Read about NYC's best theatre and dance productions and watch video interviews with innovative artists
A new solo show grapples with a bloody period in Africa's history
Back in 2011 while attending a theatre festival in Rwanda, performer and playwright Sean Christopher Lewis spotted a man in a pink jumpsuit walking through a village market. Intrigued, Lewis asked his local companions about the unusual sartorial choice and was shocked by their answer: It meant the man had participated in the Rwandan genocide when at least 500,000 citizens were massacred by their fellow countrymen over a 100-day period in 1994. The reconciliation process required the now-reformed murderers to wear the striking suits as a visible sign of penance.
During his sojourn, Lewis was also surprised to encounter so many young American missionaries spreading the gospel in Rwanda. Those two images -- the remorseful murderer and the white proselytizers -- haunted Lewis long after he returned home, and they eventually inspired him to pen the solo show Dogs of Rwanda, currently playing at Urban Stages.
"It was one of those things where I wasn't really able to write anything else," Lewis recalls. "I don't know how it is for other writers but for me, writing is about processing my experience."
Dogs of Rwanda focuses on a former teen missionary named David Zosia (played by Dan Hodge) who published a memoir about the genocide. When he receives a letter from a Rwandan he knew challenging his account, David returns to the country to try to reconcile what happened in their shared past.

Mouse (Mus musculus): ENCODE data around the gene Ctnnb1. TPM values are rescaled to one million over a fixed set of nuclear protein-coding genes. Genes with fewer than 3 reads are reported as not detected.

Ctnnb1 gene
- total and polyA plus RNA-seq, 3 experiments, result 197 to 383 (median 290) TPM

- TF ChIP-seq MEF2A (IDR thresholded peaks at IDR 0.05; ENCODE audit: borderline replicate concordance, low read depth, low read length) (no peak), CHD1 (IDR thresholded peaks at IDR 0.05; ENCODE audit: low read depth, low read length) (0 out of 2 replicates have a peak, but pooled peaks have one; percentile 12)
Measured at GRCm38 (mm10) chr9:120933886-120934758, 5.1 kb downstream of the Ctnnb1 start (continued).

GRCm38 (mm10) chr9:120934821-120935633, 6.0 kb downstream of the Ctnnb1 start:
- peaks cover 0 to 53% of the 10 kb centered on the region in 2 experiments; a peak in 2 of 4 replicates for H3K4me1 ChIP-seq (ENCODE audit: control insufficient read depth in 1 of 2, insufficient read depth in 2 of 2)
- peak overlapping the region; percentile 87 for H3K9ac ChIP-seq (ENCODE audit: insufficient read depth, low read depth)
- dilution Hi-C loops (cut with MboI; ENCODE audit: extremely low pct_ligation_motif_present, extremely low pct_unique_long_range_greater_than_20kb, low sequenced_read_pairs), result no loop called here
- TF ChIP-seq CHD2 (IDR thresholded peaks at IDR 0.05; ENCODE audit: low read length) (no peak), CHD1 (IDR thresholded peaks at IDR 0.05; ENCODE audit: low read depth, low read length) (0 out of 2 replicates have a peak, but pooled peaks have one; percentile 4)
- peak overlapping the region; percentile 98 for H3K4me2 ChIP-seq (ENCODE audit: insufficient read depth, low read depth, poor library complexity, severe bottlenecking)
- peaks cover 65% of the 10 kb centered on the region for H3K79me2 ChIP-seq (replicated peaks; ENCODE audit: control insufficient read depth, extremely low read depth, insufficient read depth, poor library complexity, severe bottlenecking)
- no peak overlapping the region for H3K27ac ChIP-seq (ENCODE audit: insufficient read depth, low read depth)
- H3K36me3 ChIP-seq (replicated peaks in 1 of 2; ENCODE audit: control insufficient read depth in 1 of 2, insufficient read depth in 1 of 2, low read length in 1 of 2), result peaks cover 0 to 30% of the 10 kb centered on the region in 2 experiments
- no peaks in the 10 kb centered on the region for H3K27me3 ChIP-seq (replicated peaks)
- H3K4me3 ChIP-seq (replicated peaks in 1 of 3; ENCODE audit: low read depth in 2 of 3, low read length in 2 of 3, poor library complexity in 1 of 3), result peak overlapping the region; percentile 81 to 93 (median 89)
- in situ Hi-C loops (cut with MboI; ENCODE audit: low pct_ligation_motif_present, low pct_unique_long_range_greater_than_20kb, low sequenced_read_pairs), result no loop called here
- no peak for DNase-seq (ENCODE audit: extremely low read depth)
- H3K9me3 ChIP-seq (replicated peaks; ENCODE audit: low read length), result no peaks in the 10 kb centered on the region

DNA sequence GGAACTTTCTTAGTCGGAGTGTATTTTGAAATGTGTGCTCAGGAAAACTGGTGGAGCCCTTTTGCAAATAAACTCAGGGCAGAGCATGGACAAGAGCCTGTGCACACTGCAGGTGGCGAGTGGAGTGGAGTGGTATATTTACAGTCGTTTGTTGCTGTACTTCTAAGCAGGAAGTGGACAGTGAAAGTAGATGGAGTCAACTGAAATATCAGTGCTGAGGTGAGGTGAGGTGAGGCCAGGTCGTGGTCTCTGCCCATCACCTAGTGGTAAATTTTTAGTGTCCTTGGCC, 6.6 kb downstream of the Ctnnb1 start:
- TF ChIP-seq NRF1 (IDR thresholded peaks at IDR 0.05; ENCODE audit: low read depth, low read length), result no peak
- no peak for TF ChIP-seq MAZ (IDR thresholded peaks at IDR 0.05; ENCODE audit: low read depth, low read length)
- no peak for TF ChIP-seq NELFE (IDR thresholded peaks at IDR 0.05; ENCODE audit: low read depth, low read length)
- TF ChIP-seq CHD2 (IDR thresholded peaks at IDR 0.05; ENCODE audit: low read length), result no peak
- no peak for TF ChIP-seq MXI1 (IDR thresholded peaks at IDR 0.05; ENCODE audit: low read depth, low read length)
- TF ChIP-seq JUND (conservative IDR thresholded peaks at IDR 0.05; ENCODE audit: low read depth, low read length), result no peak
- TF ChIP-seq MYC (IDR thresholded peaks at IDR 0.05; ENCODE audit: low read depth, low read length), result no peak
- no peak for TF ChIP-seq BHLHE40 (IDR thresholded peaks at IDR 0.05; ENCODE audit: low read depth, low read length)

Many of Dave's stories about contemporary Rwanda -- such as visiting a museum in the town of Nyamata that exhibits the bloody clothes and bones of genocide victims -- come directly from Lewis' own life. Yet the playwright admits he still felt some trepidation about being a white guy writing about such a momentous African event.
"I think when you create characters of a different race or religion than yourself, it's honest to say that there's a level of fear," he says. "There's got to be a level of, why am I doing this? Is it storytelling or is it just like straight appropriation? I think that's a huge thing that all of us white artists are recently starting to come to terms with."
Initially, Lewis performed the show himself in the style of one of his heroes, the late Spalding Gray, sitting at a desk speaking directly to the audience. He toured it anywhere he could, from friends' living rooms to nursing home cafeterias. "I learned so much from the audiences' responses," he says. "Also, my mouth is way more honest than my pen. When I'm writing stuff I really want to be smart, but my mouth is kind of like, 'You're not that smart. Just be honest.'"
Between his personal and professional commitments -- he has a two-year-old son and is the artistic director of two theatres in Iowa City -- Lewis felt he couldn't do an extended Off-Broadway run. So he ceded the spotlight Hodge, an actor he long admired. The Urban Stages' production, co-directed by Frances Hill and Peter Napolitano, is more fully staged than Lewis' performances, with an African hut-style set, projections, and live music composed and performed by drummer Abou Lion Diarra, a native of the Ivory Coast.
"I'll be honest: I was nervous when Frances was talking to me about wanting to add a drummer and fully design it," Lewis says. "But it worked out better than I thought."
Janice C. Simpson writes the blog Broadway & Me.
Top image: Abou Lion Diarra and Dan Hodge in Dogs of Rwanda. Photos by Ben Hider.